UK Politics

Harman warns Cameron over 'troops home' remarks

Harriet Harman
Image caption Ms Harman said all parties wanted troops home

Harriet Harman has warned against "artificial" timetables for withdrawing troops from Afghanistan - after the PM said he wanted them home by 2015.

The acting Labour leader said it was a "very dangerous game to play".

Mr Cameron, updating MPs on the G20 summit, said he had made a "perfectly obvious statement" adding: "Of course we want to get the job done".

Defence committee chairman James Arbuthnot said Britain must get its "priorities right".

During the Commons debate on the G20 and G8 summits over the weekend, Mr Cameron said international forces were "not after a perfect Afghanistan - just a stable Afghanistan able to maintain its own security and prevent al Qaida from returning".

Troops' morale

He said the G8 had sent "a collective signal that we want the Afghan security forces to assume increasing responsibility for security within five years" and said large scale international forces could not be "an indefinite commitment".

But he was challenged about comments he made in an interview before the summits.

Asked whether he wanted the troops home by the next general election - set to be in May 2015 - he told Sky News: "I want that to happen, make no mistake about it. "We can't be there for another five years, having been there for nine years already."

Ms Harman said all parties "do not want our troops to stay in Afghanistan one day longer than necessary".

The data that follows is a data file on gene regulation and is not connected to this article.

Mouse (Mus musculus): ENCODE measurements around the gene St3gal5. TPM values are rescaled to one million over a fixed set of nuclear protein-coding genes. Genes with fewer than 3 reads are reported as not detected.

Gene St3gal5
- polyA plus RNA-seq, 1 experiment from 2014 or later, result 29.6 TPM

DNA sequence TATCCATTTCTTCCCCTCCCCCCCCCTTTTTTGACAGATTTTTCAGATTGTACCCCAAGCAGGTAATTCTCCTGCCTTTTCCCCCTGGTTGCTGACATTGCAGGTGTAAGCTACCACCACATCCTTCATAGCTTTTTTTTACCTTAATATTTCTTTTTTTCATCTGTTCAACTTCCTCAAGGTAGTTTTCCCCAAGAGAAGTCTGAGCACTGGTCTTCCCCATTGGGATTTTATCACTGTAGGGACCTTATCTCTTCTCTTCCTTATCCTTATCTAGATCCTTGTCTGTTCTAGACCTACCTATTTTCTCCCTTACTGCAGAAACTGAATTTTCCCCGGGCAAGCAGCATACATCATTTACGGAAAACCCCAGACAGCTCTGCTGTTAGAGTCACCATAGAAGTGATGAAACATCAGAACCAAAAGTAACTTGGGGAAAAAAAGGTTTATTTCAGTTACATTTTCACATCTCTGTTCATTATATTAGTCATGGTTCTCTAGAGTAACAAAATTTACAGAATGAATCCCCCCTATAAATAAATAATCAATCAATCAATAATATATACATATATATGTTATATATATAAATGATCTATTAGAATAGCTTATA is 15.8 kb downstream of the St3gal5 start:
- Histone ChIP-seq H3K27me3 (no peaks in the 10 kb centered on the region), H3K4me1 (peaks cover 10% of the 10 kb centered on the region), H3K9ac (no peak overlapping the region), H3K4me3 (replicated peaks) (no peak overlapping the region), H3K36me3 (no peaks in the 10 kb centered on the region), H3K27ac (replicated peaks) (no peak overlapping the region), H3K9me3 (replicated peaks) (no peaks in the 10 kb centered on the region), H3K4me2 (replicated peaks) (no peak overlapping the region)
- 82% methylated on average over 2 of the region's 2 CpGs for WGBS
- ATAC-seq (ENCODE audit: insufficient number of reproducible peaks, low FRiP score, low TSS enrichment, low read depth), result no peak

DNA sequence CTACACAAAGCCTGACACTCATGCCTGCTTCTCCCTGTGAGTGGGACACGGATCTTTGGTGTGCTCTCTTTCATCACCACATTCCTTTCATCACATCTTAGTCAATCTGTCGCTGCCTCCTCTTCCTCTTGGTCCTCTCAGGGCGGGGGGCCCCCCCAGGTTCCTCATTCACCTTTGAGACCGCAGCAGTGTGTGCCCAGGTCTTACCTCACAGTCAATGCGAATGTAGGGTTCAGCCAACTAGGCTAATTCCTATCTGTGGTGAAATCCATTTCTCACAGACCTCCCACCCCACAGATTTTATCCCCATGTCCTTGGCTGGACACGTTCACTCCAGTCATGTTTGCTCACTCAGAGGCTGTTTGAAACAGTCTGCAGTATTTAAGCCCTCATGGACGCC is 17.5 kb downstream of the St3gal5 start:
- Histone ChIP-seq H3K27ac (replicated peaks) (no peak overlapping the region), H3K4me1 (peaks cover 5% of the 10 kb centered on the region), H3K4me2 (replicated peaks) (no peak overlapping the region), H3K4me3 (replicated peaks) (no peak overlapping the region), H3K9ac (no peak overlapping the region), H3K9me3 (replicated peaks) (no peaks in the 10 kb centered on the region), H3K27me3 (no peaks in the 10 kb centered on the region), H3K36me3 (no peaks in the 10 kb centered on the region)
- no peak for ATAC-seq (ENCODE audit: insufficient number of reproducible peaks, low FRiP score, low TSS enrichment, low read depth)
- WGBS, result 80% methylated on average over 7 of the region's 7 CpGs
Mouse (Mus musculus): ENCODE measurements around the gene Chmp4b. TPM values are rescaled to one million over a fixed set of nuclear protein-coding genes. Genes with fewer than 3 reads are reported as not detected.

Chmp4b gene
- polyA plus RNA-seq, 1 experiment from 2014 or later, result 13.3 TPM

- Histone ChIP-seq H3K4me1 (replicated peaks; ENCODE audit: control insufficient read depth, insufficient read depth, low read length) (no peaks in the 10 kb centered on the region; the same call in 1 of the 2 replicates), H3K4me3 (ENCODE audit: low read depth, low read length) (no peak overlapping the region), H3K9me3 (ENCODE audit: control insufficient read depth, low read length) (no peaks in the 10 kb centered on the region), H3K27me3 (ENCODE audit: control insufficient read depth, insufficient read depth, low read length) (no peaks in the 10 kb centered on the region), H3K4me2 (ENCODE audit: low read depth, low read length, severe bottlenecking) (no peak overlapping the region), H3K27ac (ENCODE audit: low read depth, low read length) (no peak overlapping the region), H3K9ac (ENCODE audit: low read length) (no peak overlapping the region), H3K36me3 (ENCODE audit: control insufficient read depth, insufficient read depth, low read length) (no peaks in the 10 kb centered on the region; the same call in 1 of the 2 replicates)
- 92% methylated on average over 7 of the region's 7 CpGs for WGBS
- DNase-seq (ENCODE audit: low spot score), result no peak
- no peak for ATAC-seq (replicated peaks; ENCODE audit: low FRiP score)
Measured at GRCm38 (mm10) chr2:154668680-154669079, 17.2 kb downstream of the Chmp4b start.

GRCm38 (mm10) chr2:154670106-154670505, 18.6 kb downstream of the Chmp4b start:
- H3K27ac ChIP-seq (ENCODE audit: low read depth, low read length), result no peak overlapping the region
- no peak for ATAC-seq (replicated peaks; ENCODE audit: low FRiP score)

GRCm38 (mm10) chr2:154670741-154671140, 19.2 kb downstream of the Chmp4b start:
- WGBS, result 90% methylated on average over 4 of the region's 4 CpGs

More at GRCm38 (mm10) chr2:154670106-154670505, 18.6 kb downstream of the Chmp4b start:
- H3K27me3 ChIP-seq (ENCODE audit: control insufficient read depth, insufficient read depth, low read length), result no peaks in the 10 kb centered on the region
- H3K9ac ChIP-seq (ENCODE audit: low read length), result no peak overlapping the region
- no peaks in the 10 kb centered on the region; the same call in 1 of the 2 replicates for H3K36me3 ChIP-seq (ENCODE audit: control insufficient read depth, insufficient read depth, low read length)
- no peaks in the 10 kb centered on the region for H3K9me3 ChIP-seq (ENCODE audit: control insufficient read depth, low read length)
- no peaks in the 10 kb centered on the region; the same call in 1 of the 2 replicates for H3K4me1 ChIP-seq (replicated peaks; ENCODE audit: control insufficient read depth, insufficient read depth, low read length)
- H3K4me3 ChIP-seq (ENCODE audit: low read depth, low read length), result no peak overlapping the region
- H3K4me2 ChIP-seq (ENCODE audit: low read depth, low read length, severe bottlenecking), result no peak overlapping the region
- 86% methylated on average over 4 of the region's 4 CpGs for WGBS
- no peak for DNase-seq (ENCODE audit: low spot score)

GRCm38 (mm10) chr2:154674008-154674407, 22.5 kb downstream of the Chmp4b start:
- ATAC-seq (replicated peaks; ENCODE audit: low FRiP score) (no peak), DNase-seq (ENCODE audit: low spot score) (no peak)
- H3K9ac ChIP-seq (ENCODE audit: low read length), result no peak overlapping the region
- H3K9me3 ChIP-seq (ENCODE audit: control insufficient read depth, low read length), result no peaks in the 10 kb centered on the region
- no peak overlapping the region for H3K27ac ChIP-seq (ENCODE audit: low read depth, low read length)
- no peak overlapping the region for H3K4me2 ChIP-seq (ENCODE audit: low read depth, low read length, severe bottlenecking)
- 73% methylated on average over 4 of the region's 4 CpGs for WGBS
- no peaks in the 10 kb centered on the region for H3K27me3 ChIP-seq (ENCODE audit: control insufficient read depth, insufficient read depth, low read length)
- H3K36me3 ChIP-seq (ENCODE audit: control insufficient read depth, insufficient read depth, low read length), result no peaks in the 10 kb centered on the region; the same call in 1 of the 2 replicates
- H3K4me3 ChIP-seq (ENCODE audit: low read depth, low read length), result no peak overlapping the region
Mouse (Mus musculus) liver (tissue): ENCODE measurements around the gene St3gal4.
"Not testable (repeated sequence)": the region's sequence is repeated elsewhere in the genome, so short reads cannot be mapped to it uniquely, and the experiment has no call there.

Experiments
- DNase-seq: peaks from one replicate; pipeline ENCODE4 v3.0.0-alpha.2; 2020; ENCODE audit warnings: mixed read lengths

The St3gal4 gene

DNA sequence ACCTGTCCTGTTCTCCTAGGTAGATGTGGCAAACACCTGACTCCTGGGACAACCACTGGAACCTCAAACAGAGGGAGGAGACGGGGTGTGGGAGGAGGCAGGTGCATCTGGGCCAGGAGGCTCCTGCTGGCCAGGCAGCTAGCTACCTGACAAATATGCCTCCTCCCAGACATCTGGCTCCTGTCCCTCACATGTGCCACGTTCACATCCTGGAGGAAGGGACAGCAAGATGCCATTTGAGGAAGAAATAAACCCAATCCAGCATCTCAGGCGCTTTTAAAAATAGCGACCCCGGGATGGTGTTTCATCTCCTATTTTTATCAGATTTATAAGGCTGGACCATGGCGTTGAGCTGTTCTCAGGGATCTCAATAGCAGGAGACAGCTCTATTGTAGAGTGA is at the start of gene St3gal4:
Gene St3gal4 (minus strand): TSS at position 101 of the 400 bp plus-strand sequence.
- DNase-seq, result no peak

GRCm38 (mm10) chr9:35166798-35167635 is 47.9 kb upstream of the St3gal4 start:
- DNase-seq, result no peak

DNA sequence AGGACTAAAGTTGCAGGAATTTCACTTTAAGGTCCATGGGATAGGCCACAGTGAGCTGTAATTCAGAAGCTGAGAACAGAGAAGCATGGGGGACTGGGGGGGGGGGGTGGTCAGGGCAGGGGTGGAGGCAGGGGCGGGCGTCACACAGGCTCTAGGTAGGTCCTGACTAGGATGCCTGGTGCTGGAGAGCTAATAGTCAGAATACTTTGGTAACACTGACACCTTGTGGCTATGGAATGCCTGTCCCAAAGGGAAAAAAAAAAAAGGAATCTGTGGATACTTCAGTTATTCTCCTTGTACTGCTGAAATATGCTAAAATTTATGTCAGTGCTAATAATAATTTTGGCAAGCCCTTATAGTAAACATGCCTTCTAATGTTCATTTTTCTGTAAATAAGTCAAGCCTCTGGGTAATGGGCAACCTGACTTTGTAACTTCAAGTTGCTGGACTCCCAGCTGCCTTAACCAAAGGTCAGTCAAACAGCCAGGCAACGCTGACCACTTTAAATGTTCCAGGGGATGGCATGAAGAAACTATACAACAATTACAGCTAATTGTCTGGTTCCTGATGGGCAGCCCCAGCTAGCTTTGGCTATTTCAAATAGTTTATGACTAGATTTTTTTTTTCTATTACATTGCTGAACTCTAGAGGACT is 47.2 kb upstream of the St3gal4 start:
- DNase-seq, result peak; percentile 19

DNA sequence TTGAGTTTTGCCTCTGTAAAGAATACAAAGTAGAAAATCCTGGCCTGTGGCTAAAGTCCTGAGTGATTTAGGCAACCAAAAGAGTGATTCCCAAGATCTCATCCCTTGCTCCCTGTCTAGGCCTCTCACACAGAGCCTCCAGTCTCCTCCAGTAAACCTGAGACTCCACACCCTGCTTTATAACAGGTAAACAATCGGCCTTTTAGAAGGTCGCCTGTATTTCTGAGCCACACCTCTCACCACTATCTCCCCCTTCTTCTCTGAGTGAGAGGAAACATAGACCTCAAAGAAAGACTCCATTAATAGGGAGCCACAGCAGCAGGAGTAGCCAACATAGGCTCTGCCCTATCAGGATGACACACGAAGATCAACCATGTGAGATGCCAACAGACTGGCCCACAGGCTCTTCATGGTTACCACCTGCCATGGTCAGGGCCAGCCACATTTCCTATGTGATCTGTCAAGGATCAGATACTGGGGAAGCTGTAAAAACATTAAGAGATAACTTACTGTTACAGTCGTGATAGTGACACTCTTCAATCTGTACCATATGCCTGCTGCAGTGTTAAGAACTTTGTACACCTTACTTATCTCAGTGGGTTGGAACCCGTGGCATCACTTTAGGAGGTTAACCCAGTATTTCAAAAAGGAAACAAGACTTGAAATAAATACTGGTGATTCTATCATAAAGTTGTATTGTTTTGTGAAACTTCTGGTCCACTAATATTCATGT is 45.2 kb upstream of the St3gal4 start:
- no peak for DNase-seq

But she asked him to "clarify" his remarks asking whether he thought "that what he said assists our troops in their task in Afghanistan".

'Want job done'

"What effect does the defence secretary believe the prime minister's comments will have on the morale of our troops fighting day by day on the ground in Afghanistan?," Ms Harman said.

"Isn't it the case that, as the defence secretary has said, setting artificial time scales is a very dangerous game to play."

Mr Cameron said it had been a "perfectly obvious statement": "It was a Labour government that took us into Helmand province in 2005 - is she really saying that in 10 years' time after that we should still be in Helmand?

"Of course we want to get the job done train up the Afghan army and police and bring our troops back home."

He said progress would be seen against the basic level of security, stability and governance.

All parties paid tribute to the seven British servicemen who died in Afghanistan in the last week.

Several MPs - including former Lib Dem leader Sir Menzies Campbell - asked Mr Cameron to consider what the head of the Army, General David Richards, told the BBC on Sunday - that talks with the Taliban should begin "pretty soon" as part of an exit strategy.

Mr Cameron said there was already a process of "reconciliation and reintegration" under way with elements of the Taliban who were prepared to stop fighting.

But he said there was a "huge difference" between those insurgents with links to al-Qaeda with "extremist" ideology - and insurgents who had joined because of "the way particular tribes have been dealt with or particular local issues".

Mr Arbuthnot, a senior Conservative MP, said: "We have to get our priorities right between leaving and succeeding.

"If our priority is to leave, it will make it harder to succeed, whereas if our priority is to succeed it will make it easier to leave."

Mr Cameron said he agreed and provinces should be handed over to Afghan control based on the "facts on the ground" rather than a timetable.

But he added: "I don't see anything wrong with actually saying this is a task that has to take place over the coming years but we should not be there for instance for five years. I think that is a perfectly fair point to make.

"The last government set quite a lot of interim, very short term targets, and I think that is actually where the problems come."

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